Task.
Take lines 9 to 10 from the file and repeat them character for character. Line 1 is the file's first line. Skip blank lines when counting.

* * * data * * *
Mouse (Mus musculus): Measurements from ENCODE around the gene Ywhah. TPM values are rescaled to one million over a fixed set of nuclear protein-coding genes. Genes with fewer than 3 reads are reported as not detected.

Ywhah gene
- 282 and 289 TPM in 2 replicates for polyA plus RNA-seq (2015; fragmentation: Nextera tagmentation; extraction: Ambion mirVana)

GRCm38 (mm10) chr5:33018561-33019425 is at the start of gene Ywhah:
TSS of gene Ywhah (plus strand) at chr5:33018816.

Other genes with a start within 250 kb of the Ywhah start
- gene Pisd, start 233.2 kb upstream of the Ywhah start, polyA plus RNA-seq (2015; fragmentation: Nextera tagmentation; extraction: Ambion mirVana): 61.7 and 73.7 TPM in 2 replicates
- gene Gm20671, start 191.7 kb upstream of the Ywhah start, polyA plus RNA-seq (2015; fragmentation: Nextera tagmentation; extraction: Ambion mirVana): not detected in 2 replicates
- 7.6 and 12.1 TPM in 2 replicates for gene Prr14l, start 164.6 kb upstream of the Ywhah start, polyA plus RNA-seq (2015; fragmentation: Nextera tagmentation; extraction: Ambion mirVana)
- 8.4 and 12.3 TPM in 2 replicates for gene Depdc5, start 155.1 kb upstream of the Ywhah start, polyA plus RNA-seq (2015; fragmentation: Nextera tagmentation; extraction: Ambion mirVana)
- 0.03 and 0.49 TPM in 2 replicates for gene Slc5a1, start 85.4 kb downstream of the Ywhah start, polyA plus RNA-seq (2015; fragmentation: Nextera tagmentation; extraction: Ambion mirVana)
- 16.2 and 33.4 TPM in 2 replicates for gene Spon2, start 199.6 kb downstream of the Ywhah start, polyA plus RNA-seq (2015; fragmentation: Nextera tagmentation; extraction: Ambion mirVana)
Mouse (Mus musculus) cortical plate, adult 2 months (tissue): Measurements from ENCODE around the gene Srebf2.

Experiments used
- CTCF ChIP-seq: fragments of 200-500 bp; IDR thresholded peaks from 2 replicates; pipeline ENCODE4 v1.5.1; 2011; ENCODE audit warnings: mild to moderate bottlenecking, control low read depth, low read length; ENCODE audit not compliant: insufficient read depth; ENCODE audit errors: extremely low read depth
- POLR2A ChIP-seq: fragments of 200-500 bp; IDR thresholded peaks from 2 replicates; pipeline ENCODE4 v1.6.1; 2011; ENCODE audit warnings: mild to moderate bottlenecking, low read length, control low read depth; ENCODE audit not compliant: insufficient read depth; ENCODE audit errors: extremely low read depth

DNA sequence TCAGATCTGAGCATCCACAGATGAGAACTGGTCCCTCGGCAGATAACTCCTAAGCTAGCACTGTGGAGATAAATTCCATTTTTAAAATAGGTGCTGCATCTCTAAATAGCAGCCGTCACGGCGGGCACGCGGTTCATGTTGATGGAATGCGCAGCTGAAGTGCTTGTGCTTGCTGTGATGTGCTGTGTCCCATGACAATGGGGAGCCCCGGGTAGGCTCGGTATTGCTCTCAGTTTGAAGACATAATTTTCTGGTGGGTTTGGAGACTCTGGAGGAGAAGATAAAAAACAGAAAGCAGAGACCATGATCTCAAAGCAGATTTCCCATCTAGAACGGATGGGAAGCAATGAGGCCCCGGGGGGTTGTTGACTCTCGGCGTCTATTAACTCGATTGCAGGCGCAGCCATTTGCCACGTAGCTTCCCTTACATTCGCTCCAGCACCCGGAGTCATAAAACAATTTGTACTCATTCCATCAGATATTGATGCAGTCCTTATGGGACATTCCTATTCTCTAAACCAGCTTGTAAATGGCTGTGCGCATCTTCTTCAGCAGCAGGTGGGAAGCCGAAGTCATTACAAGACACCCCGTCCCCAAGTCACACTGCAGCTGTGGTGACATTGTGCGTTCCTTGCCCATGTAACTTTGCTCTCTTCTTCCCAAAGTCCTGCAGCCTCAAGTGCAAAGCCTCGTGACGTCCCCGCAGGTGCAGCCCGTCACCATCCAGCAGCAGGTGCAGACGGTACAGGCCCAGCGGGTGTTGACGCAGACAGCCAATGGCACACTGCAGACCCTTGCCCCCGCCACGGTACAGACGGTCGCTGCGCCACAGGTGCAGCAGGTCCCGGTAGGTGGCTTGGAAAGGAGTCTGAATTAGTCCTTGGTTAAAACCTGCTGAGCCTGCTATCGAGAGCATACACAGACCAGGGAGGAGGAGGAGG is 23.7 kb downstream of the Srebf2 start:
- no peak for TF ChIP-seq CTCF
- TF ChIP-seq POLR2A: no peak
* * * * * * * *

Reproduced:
- 7.6 and 12.1 TPM in 2 replicates for gene Prr14l, start 164.6 kb upstream of the Ywhah start, polyA plus RNA-seq (2015; fragmentation: Nextera tagmentation; extraction: Ambion mirVana)
- 8.4 and 12.3 TPM in 2 replicates for gene Depdc5, start 155.1 kb upstream of the Ywhah start, polyA plus RNA-seq (2015; fragmentation: Nextera tagmentation; extraction: Ambion mirVana)